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Is phlebotomy a hard job?

What's so hard about doing this job? #phlebotomy #hard-job

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Davis’s Answer

phlebotomists are the technicians who draw blood for testing purposes, or for blood banking and use in surgery. Phlebotomy is one of the easiest health-care professions to enter, with minimal training and certification requirements.
Phlebotomists must be licensed to practice in California, but in most states licensing is not required and certification is voluntary. However, certification demonstrates both professionalism and a demonstrated competency in the field, and merits preferential hiring or higher wages from many employers. Certification is available from several organizations, including the National Phlebotomy Association, the American Society for Clinical Pathology and American Medical Technologists. Prerequisites are different for each organization and may include formal classroom instruction, jobsite training or a combination of training in a related field with hands-on experience. Usually, candidates must document at least 100 successful vein and skin punctures.
Training for phlebotomists is brief and usually practical. A high school diploma or equivalent is the usual qualification. Community and vocational colleges offer certificate programs ranging from several weeks to a few months in length, and some clinics or hospitals offer training on the job. Phlebotomists must understand the mechanics of drawing blood samples from a vein or smaller smears from a skin puncture. They must also clearly understand how to avoid contaminating samples, and maintain them at safe storage temperatures. Blood and needles are potential biohazards and must be handled appropriately to ensure the patients' and phlebotomists' safety.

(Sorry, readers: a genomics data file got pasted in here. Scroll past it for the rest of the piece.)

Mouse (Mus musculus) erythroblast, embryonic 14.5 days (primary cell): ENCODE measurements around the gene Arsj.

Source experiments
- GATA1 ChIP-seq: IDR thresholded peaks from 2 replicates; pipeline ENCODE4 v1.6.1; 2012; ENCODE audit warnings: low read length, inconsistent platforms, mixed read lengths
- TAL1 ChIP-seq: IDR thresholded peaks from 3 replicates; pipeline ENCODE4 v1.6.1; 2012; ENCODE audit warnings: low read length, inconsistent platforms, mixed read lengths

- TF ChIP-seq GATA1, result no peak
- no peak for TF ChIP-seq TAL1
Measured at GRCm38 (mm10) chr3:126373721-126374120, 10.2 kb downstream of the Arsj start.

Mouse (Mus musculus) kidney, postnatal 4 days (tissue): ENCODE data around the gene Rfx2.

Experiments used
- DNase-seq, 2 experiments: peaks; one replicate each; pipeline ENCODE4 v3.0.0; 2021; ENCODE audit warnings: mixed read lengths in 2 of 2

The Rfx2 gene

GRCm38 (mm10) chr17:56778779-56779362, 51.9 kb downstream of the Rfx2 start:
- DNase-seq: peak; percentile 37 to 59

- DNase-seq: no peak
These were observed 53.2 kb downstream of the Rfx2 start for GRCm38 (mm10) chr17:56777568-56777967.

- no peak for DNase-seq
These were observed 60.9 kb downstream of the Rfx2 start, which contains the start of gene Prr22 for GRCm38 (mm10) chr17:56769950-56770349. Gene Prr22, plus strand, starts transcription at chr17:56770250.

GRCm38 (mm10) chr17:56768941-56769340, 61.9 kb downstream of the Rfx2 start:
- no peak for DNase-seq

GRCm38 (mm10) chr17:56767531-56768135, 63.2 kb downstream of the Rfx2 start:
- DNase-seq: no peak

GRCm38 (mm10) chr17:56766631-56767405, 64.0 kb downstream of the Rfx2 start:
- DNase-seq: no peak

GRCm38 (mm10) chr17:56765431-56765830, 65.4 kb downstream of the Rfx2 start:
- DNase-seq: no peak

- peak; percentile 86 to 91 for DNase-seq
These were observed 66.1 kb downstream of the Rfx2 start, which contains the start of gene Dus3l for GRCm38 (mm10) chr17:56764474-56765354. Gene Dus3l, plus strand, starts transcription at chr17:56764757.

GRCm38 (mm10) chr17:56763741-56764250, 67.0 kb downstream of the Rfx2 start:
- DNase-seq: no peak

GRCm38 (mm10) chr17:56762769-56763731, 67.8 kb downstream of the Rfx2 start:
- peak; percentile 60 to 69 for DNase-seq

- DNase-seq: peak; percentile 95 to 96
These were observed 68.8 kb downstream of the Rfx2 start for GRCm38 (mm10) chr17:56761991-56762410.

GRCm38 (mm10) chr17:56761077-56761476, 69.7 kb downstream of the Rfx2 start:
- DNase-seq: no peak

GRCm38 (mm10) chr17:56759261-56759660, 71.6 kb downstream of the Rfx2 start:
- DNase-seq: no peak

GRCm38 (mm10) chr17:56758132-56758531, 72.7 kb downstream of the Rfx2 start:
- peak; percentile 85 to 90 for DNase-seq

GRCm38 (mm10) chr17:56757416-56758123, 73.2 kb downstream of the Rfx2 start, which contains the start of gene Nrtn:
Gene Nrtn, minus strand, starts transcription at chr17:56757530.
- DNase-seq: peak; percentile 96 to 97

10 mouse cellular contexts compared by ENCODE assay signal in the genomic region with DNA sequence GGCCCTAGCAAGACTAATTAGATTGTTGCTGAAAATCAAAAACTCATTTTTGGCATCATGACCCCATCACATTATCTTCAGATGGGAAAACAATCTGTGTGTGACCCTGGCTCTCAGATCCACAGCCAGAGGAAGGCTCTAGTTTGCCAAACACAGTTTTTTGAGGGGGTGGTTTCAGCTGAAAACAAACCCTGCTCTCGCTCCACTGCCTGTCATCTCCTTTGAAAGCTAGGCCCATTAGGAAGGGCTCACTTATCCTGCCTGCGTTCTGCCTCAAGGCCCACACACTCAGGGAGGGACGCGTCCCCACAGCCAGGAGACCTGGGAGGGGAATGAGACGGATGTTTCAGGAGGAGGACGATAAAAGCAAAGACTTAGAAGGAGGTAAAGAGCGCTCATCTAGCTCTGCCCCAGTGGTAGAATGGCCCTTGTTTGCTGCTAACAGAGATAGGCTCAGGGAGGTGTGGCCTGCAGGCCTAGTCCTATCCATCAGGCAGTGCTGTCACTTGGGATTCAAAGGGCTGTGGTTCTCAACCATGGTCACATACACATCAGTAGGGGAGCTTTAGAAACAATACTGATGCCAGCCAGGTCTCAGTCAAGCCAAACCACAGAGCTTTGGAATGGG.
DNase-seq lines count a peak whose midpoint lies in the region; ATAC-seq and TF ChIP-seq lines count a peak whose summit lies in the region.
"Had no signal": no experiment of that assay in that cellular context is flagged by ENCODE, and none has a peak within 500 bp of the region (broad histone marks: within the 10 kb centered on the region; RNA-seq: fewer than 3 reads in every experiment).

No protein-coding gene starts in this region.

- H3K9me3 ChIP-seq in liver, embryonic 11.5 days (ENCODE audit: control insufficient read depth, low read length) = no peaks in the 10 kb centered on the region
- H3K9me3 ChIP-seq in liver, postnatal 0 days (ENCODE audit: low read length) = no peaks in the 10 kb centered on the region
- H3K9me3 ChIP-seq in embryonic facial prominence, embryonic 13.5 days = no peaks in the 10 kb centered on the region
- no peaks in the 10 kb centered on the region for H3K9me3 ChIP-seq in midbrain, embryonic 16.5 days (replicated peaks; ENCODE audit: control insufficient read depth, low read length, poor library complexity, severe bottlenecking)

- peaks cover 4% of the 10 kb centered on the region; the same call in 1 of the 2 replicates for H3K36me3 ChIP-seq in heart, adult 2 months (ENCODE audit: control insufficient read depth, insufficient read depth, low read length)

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Estelle’s Answer

Just like with any job, sometimes it's easy, and sometimes it's very challenging. Some patients are well and have great veins, and some are ill or dehydrated and more difficult to draw. You need to be calm and comforting. As you get better and better at drawing blood, your confidence will build, and patients will notice. You also need to be organized. Drawing blood, labeling it, and getting it to the lab is critical business in medicine, so take your job seriously, and you will be great!

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Alicia’s Answer

Hi Jessica,
I am not a phlebotomist but I currently work as a medical assistant and am phlebotomy trained. It really is all about practice. It’s not very technically difficult to draw blood but practice makes you more efficient and faster. If you’re looking at phlebotomy for pre-health reasons, I would recommend pursuing something more broad like cna or medical assistant because you’ll be able to do much more and interact with patients in a variety of different ways.